The political and international conditions amid which the Russian Federation emerged prevented the birth of a Russian nation
. What political scientists call nation-building was a task of last order for the new democratic government in the entity that remained after the USSR. And the thousands of little things that the leadership faced – maneuvering between the demands of swift reforms, quick prosperity and democratic identity – weaved a web of relations between citizens and the authorities under the umbrella of the “Russian Federation.” Whether it was a state at all remains unclear. The dispute about national identity – whether it is Russian in sense of rossiiskii
– went into dissertations. And I still remember the times when you could make Putin laugh by asking him what he thought about the national idea.
I use the expression “Russian System” or “RF System
” not to stand out, but to preserve the space for understanding. The statehood that we have dates back to 1991 – sometimes as a nation state, sometimes as a group of aggressive realtors that managed to get their hands on a valuable piece of property, i.e. the Kremlin. “This is some property we snatched up!” is the well-known exclamation attributed to various Yeltsin associates when they took over Gorbachev's office; yet the fact is undeniable, as Boris Nikolaevich sternly objected: “Not just property – the whole farm of Russia.”
The first decade of the new Russia was accompanied by a chorus of assurances that the end was near. With every bout of hyperinflation, street shootout or default, the theme of “the end of Russia” was resurrected and renewed. In 1999, Thomas Graham, a keen observer of Russian politics, gained fame for his essay “World without Russia?” It made him a name, and Graham became an adviser on Russia to President George Bush Jr.
The fear of the finale of the state haunted the Russian authorities until Putin scared away the ghost. If you ask today what everyone was so afraid of back then, most will flatly refuse to admit it, while others can’t remember what the fear was about.
But at that time that fear was a real factor. Without it, one can understand neither Yeltsin's refusal to keep Boris Nemtsov as his successor, nor the Second Chechen War, even crueler than the Beria’s deportation of the Chechens in 1944. The finale of Russia didn’t take place, though it became an integral part of state rhetoric about national threats.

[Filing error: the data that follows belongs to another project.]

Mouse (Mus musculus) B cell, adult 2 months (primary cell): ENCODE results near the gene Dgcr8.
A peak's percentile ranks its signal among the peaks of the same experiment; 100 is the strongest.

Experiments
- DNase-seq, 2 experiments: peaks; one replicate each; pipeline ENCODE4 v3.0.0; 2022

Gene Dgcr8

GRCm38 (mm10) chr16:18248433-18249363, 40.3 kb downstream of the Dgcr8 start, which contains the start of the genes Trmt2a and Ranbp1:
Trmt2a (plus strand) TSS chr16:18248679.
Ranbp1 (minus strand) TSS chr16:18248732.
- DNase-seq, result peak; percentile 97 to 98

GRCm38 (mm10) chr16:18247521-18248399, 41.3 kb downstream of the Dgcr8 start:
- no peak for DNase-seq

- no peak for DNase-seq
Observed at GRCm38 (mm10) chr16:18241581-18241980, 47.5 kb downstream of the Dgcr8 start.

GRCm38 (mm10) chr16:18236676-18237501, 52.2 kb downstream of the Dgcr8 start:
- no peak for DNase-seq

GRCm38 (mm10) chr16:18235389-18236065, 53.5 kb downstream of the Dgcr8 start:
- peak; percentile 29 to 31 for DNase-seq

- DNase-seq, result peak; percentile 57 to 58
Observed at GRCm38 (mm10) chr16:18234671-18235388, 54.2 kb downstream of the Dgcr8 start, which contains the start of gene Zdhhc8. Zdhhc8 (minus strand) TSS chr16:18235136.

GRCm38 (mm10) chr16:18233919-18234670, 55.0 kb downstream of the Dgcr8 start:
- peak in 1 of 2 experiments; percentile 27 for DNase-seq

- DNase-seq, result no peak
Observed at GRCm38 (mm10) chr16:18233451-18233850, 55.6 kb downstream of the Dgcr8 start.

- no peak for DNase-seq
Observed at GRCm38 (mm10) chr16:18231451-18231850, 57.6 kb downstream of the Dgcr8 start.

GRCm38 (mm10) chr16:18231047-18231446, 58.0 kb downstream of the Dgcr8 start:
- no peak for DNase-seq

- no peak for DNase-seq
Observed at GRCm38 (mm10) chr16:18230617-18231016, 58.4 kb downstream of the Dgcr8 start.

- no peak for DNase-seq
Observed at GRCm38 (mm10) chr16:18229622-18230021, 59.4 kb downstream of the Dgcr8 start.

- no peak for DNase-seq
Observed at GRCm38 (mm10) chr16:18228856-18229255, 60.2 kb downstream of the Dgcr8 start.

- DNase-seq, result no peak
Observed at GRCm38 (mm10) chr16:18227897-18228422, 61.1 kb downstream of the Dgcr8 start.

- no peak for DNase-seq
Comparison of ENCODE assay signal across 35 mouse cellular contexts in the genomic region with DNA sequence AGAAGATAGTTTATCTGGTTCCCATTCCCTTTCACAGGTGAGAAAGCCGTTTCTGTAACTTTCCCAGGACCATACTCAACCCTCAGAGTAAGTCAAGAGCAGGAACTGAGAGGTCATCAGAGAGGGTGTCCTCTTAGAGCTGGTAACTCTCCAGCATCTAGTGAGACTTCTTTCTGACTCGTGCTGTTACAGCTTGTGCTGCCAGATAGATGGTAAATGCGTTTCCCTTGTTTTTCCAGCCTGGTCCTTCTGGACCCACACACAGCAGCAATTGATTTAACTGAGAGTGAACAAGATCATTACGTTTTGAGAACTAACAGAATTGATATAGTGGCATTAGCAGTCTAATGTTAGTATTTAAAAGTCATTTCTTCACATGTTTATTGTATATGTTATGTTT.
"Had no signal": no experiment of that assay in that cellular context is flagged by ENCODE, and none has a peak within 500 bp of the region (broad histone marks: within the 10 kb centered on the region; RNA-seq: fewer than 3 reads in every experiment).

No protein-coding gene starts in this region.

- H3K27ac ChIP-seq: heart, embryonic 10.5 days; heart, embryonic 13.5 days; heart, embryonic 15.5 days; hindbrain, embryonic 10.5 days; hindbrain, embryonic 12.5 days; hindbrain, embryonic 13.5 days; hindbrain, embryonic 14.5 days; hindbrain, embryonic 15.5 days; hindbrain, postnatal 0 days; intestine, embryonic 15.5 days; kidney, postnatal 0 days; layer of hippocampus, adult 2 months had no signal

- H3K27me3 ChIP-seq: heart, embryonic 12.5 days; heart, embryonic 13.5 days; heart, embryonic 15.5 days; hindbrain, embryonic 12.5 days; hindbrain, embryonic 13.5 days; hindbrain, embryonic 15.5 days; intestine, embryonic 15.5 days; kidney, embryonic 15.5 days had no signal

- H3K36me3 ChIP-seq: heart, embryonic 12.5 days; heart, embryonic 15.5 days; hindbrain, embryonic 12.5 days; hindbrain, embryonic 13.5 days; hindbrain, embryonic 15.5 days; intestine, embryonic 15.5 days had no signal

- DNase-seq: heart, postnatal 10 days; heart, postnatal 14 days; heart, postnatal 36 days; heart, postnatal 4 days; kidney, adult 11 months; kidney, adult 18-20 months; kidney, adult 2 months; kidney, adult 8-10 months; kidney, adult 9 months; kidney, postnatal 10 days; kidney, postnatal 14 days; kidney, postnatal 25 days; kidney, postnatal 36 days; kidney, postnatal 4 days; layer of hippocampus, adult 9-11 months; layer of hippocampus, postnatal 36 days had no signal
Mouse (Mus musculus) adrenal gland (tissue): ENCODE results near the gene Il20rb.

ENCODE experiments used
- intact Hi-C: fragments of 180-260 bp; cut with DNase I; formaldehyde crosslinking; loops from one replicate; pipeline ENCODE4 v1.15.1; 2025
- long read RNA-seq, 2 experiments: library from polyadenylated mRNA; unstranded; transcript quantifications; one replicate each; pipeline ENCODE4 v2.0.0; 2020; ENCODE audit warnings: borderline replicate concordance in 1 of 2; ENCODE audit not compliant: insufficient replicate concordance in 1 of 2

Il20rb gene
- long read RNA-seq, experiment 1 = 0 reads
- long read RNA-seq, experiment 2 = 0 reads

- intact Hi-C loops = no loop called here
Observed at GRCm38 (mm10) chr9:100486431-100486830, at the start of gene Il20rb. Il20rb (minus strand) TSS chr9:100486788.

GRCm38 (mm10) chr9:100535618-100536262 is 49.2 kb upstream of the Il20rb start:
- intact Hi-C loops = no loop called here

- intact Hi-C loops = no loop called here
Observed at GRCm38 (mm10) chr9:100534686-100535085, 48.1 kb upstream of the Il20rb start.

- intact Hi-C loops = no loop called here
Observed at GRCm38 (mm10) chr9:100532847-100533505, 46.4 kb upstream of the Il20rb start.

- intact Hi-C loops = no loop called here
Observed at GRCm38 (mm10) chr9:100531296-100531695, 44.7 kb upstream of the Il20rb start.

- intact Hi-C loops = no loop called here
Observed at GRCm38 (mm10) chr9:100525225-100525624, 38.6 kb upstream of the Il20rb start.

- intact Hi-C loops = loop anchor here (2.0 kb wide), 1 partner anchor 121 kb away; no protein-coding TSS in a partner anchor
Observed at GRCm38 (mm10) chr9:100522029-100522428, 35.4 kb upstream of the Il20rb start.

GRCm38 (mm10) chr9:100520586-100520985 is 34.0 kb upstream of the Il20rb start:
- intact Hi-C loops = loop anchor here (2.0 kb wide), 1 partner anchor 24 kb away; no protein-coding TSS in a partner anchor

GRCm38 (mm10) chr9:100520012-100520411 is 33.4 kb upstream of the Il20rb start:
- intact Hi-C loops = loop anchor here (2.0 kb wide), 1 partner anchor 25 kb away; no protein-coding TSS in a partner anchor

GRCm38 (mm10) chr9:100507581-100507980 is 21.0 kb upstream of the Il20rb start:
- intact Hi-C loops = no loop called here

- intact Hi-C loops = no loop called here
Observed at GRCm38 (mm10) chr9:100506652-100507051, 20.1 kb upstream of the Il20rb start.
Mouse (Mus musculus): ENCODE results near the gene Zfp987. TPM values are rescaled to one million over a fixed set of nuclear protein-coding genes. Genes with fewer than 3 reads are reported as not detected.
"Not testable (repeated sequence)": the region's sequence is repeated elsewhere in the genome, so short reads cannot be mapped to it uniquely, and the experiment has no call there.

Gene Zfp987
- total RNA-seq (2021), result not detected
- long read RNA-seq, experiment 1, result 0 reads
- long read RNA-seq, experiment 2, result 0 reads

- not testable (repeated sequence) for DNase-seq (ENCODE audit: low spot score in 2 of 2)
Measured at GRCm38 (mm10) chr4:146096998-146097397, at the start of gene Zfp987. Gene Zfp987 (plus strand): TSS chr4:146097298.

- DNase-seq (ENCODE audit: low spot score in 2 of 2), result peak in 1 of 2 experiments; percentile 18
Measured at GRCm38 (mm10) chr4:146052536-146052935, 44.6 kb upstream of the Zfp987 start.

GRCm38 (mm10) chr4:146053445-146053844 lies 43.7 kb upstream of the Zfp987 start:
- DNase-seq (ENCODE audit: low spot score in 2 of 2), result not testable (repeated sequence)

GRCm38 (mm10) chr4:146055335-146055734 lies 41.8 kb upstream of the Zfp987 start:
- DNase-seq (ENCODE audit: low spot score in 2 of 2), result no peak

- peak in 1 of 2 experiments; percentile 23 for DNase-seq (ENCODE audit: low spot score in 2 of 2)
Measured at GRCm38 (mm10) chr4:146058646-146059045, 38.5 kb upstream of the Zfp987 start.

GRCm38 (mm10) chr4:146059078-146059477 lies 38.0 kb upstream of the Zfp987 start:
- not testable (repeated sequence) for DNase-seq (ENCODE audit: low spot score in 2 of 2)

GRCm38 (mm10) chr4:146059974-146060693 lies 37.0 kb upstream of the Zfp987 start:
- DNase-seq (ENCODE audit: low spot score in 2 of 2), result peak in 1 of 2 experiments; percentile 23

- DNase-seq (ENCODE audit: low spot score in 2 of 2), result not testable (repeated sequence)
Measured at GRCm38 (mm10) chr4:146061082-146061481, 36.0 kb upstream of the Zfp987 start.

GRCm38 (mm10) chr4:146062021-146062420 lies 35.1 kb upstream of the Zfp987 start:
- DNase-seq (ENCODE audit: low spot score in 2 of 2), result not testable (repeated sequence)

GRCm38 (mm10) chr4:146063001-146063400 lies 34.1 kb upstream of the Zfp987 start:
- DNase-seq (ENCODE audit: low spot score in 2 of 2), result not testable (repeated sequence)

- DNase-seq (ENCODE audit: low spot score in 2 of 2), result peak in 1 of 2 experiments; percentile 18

The Russian Federation is an internally complete entity, though the nature of this state hasn’t been unidentified yet. What is important is that it’s complete, that the System has a coherence without which the new Russia couldn’t have existed even for a single year. Its 30 years are full of the most incredible improvisations – at first condemned by Western observers, then recognized as rational costs of modernization. As a British traveler to Red Russia once said: there I saw Utopia, but it works!
However, clearly there is a system. The administrative, social and state resources accumulated by the Russian Federation have a certain coherence, which is now undergoing a severe test by the war it launched. The discourse about the Russian finale should proceed from the fact that it is coherent.A model unsuited for transition
In the Russian Federation, the future isn’t analyzed, but used to scare children. There is always an appreciative audience for “post-Putin horrors” – e.g. Putin will go and the terrible siloviki
will come along. There will be a massacre, a civil war. Of Russia only a tiny Muscovy Tsardom will be left. All this apocalypse is just literary exercises – daily life in Russia keeps away serious debates about the future. Social reality and the real economy have become akin to pornography: they aren’t talked about out loud.